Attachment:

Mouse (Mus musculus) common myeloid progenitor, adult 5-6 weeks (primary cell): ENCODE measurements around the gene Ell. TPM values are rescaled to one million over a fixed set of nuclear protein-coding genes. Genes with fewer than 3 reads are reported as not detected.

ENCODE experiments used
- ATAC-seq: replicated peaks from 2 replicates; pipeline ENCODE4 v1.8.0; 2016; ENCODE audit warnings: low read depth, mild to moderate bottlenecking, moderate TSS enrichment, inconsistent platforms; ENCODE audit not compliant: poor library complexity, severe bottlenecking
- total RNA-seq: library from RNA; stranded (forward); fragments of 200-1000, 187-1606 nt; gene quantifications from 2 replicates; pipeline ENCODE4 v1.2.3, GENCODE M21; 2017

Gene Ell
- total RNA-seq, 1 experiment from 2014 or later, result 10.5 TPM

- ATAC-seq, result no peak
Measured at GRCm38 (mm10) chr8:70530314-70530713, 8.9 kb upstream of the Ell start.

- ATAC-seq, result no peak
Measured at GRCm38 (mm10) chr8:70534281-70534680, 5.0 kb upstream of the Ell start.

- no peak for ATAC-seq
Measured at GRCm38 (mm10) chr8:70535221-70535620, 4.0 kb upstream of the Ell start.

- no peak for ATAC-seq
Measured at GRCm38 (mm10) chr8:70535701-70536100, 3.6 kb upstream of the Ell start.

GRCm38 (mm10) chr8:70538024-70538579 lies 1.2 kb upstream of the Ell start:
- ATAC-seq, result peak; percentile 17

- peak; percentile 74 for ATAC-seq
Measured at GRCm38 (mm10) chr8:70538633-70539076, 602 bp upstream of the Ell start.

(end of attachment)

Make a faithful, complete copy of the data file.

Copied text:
Mouse (Mus musculus) common myeloid progenitor, adult 5-6 weeks (primary cell): ENCODE measurements around the gene Ell. TPM values are rescaled to one million over a fixed set of nuclear protein-coding genes. Genes with fewer than 3 reads are reported as not detected.

ENCODE experiments used
- ATAC-seq: replicated peaks from 2 replicates; pipeline ENCODE4 v1.8.0; 2016; ENCODE audit warnings: low read depth, mild to moderate bottlenecking, moderate TSS enrichment, inconsistent platforms; ENCODE audit not compliant: poor library complexity, severe bottlenecking
- total RNA-seq: library from RNA; stranded (forward); fragments of 200-1000, 187-1606 nt; gene quantifications from 2 replicates; pipeline ENCODE4 v1.2.3, GENCODE M21; 2017

Gene Ell
- total RNA-seq, 1 experiment from 2014 or later, result 10.5 TPM

- ATAC-seq, result no peak
Measured at GRCm38 (mm10) chr8:70530314-70530713, 8.9 kb upstream of the Ell start.

- ATAC-seq, result no peak
Measured at GRCm38 (mm10) chr8:70534281-70534680, 5.0 kb upstream of the Ell start.

- no peak for ATAC-seq
Measured at GRCm38 (mm10) chr8:70535221-70535620, 4.0 kb upstream of the Ell start.

- no peak for ATAC-seq
Measured at GRCm38 (mm10) chr8:70535701-70536100, 3.6 kb upstream of the Ell start.

GRCm38 (mm10) chr8:70538024-70538579 lies 1.2 kb upstream of the Ell start:
- ATAC-seq, result peak; percentile 17

- peak; percentile 74 for ATAC-seq
Measured at GRCm38 (mm10) chr8:70538633-70539076, 602 bp upstream of the Ell start.